Sunday, January 07, 2007

Better Reasoning I: Beliefs and Arguments

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Our beliefs are crucially important to us. They quite literally determine who we are! To cite some simple examples, people have beliefs about their names, their personal histories, their likes and dislikes, the people they know and a host of other topics.

Some beliefs are more important than others. For example, should a person learn that certain beliefs about their parents are incorrect, this can be devastating. By contrast, being mistaken about the name of the good pizza place is much less traumatic.

Interesting questions arise though when it comes to determining what to believe. Ideally, our beliefs should not be random. Instead, we should have good reasons for the beliefs we hold. Consider that case of your belief about your name. You probably hold this belief on the basis of the language used by your friends and relations, when they address you. You can also check places like your birth certificate, driving license and passport, should any doubts arise. Not all beliefs can be checked out as easily.

If we accept the idea that we should have 'good reasons' for the beliefs we hold, then the question becomes 'What is a good reason?' Traditionally, the best kinds of reasons come from arguments. Now, it is important to realise that this use of the term 'argument' is a little different from the vernacular use of the word. In normal use, an 'argument' often involves two people disagreeing over a particular topic. Sometimes this kind of argument can get heated, a bit nasty and in extreme cases may even involve people throwing things. However, this is not the sense in which the term 'argument' is used here. In the current context, the term 'argument' means,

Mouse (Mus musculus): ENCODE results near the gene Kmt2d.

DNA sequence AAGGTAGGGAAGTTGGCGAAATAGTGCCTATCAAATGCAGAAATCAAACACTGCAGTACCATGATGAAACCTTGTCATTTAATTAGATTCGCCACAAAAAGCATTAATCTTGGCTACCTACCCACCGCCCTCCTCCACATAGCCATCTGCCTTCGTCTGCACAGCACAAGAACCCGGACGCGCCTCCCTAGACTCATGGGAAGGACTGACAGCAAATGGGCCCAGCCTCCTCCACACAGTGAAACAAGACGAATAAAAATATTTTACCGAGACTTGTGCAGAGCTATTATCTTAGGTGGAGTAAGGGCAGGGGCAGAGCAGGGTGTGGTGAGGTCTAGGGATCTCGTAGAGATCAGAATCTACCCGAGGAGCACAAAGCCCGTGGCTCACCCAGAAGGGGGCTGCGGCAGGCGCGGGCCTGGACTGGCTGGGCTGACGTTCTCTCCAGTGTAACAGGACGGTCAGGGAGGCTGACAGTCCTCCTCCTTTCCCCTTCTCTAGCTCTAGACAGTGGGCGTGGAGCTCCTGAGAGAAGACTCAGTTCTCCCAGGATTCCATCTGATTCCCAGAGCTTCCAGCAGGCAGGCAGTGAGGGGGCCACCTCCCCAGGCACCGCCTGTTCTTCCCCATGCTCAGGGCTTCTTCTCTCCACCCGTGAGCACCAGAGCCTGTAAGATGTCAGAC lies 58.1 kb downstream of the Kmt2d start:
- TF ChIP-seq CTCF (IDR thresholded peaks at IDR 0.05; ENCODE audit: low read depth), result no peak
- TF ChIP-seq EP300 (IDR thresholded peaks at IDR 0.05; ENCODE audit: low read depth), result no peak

An argument is a set of propositions, the premises, which are offered in support of some further proposition, the conclusion.

This is one of those cases where philosophers have given a normal word a rather special meaning and then forgot to mention this fact to others. Understanding an argument in this sense though is the first step in getting a handle on better reasoning. Holding beliefs that are supported by strong arguments can lead to our making much more rational judgements and living better lives.

Even when one already has a firmly established set of beliefs on a topic, it can be useful to assess the arguments that can be given to support those beliefs. This is the case because there may be mistakes in arguments for important beliefs, that one has overlooked. It is also the case that the rationality of certain beliefs may change over time, due to new information, or changing circumstance. The case on one's belief about what the name of today is, provides a fairly trivial example of why beliefs should be checked from time to time. Similarly, a person's belief that they wish to pursue a career in medicine may be changed when they discover the new fact that they cannot stand the sight of blood.

Another reason that the arguments used to support beliefs should be examined more closely, is because from time to time inconsistencies in one's beliefs may appear and need to be resolved. To cite a common example, most people believe that they should not do things which are unhealthy to them. Most people also believe that smoking is unhealthy. Yet, as their are still people who smoke, it would seem likely that these individuals will have inconsistencies in their belief sets.

Beliefs and their relationships to arguments, understood in a slightly technical sense, have been introduced. The next thing that needs to be looked at will be different types of arguments. This will be the topic of the next post in the series.

The CP

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